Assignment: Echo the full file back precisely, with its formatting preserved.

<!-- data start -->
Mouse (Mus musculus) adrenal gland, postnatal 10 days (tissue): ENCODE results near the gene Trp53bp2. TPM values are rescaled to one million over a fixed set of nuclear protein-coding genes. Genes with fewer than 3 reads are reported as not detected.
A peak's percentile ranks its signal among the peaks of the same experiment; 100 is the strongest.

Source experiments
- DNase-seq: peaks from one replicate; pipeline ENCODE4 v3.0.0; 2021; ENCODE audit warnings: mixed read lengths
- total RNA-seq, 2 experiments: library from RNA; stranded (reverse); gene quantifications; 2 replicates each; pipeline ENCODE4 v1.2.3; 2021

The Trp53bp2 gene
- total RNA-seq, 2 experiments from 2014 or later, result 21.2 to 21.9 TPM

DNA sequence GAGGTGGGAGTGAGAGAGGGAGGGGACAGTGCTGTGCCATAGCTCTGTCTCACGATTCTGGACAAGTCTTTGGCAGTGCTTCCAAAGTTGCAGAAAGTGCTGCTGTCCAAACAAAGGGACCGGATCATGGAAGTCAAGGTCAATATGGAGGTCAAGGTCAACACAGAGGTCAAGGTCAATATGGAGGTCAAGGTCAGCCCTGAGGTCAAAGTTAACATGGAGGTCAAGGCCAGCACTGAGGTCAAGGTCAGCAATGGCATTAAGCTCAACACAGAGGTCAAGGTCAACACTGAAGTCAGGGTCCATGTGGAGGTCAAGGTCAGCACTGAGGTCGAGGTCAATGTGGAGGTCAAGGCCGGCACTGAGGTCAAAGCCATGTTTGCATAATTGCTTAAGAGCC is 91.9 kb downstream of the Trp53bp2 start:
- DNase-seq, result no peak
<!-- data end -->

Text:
Mouse (Mus musculus) adrenal gland, postnatal 10 days (tissue): ENCODE results near the gene Trp53bp2. TPM values are rescaled to one million over a fixed set of nuclear protein-coding genes. Genes with fewer than 3 reads are reported as not detected.
A peak's percentile ranks its signal among the peaks of the same experiment; 100 is the strongest.

Source experiments
- DNase-seq: peaks from one replicate; pipeline ENCODE4 v3.0.0; 2021; ENCODE audit warnings: mixed read lengths
- total RNA-seq, 2 experiments: library from RNA; stranded (reverse); gene quantifications; 2 replicates each; pipeline ENCODE4 v1.2.3; 2021

The Trp53bp2 gene
- total RNA-seq, 2 experiments from 2014 or later, result 21.2 to 21.9 TPM

DNA sequence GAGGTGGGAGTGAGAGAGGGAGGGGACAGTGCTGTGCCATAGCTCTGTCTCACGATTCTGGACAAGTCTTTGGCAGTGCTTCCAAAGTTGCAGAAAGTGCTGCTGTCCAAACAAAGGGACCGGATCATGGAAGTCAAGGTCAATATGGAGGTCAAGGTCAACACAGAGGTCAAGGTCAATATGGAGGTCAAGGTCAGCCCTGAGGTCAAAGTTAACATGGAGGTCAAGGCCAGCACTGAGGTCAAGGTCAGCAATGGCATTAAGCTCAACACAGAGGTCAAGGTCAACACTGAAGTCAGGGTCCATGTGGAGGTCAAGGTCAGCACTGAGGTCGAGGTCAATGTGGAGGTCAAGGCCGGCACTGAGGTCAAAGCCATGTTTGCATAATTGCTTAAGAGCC is 91.9 kb downstream of the Trp53bp2 start:
- DNase-seq, result no peak